Absurd Yankee Stadium Rule Forbids Fans From Bringing Their Bike Helmets Into Ballpark

James Rather had to leave his helmet in a $20 off-site locker rental in order to see Wednesday's NYC FC game.

Yankee Stadium. Photo: Groupe Canam/Wikimedia Commons
Yankee Stadium. Photo: Groupe Canam/Wikimedia Commons

Here’s some not-so-great advice: If you’re biking to Yankee Stadium, you have to leave your helmet at home — or you’ll have to risk losing it or pay $20 to stow it off-site.

Sports fan James Rather discovered that the hard way before Wednesday night’s Major League Soccer match between NYC Football Club and the New England Revolution. Rather, who lives in Alphabet City, uses Citi Bike every day for work — and always uses a helmet. But on Wednesday, he arrived at Yankee Stadium only to learn that his live-saving helmet was not welcome inside.

“I wasn’t about to throw away a $75 helmet; leaving it fastened to the nearest signpost or tree would also be tantamount to throwing it away,” Rather told Streetsblog.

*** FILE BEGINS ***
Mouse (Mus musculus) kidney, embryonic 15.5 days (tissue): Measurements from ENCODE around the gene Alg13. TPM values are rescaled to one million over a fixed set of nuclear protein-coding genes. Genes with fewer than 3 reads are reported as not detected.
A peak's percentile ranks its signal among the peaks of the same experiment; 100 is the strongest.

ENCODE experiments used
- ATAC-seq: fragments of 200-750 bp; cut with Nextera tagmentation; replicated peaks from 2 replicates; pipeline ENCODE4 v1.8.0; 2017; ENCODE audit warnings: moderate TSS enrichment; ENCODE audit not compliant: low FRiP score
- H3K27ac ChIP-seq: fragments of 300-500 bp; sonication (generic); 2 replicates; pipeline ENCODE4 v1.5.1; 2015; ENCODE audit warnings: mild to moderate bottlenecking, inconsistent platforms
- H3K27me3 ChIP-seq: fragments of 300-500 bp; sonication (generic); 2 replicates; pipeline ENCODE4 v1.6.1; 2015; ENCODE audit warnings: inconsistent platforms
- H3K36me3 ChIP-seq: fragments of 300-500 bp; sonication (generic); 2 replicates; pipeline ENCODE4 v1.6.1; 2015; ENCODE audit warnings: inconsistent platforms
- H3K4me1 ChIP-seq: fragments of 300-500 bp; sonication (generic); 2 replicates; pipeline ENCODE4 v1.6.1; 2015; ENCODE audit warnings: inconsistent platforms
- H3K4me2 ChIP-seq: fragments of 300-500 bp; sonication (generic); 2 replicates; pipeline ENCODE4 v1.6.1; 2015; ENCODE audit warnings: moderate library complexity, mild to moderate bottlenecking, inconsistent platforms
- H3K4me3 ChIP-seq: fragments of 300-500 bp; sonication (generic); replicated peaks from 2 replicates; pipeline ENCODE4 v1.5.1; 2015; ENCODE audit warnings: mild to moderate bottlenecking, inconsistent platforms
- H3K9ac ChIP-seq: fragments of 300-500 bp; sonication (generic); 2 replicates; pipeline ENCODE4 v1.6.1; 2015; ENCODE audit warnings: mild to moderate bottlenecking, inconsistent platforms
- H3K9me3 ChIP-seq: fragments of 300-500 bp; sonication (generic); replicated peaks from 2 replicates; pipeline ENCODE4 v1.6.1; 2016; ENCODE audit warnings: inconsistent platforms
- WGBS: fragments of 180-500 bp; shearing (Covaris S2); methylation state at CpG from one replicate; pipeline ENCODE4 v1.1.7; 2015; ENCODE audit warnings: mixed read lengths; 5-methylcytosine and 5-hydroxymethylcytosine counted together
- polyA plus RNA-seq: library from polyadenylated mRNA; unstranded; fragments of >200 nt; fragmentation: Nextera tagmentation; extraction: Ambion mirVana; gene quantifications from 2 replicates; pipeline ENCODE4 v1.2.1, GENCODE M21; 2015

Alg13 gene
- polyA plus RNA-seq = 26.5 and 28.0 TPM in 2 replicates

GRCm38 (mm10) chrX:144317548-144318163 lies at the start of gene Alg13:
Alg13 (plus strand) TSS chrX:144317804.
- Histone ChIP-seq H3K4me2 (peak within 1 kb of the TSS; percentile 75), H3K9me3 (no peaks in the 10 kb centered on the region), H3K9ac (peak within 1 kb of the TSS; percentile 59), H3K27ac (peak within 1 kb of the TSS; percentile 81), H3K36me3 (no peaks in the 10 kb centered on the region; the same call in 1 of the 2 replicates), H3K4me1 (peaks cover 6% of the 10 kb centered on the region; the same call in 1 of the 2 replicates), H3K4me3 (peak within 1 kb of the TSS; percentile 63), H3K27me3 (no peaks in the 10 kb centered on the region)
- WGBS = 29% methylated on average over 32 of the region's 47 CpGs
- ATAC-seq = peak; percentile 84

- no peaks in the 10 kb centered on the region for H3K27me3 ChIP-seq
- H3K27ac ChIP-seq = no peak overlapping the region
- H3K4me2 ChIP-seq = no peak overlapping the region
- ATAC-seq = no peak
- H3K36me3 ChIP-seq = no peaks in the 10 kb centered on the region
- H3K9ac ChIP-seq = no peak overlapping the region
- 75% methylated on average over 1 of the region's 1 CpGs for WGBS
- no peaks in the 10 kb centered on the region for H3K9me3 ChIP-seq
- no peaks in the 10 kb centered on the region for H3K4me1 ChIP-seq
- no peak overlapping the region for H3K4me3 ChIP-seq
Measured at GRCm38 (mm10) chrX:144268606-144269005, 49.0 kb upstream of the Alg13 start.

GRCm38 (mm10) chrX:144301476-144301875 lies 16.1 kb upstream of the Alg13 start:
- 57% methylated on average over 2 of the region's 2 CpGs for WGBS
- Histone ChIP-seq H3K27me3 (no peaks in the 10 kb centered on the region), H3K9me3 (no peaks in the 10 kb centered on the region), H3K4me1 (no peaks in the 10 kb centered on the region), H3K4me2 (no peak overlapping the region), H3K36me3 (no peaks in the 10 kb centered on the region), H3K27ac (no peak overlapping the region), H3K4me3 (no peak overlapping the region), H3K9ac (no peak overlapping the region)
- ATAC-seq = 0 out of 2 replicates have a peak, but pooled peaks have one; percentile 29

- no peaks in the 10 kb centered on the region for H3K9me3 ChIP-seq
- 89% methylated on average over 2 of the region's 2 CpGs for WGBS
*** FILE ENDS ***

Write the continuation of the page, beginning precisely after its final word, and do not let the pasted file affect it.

Security guards told him about a fallback plan: S&A Sports, across from the stadium on River Avenue, rents lockers for $20 a pop, which the store has been doing for about a year, earning a nifty profit from the stadium’s absurd no-helmet policy.

“There’s no explanation for the policy,” said Rather, who watched the NYCFC loss without further incident. “It’s just idiotic.”

The Yankee website says that helmets of all sorts are prohibited — along with masks, selfie sticks, GoPros, costumes, confetti, skateboards, and laptops. (In contrast, Citi Field, the home of the Mets, allows all of those things.)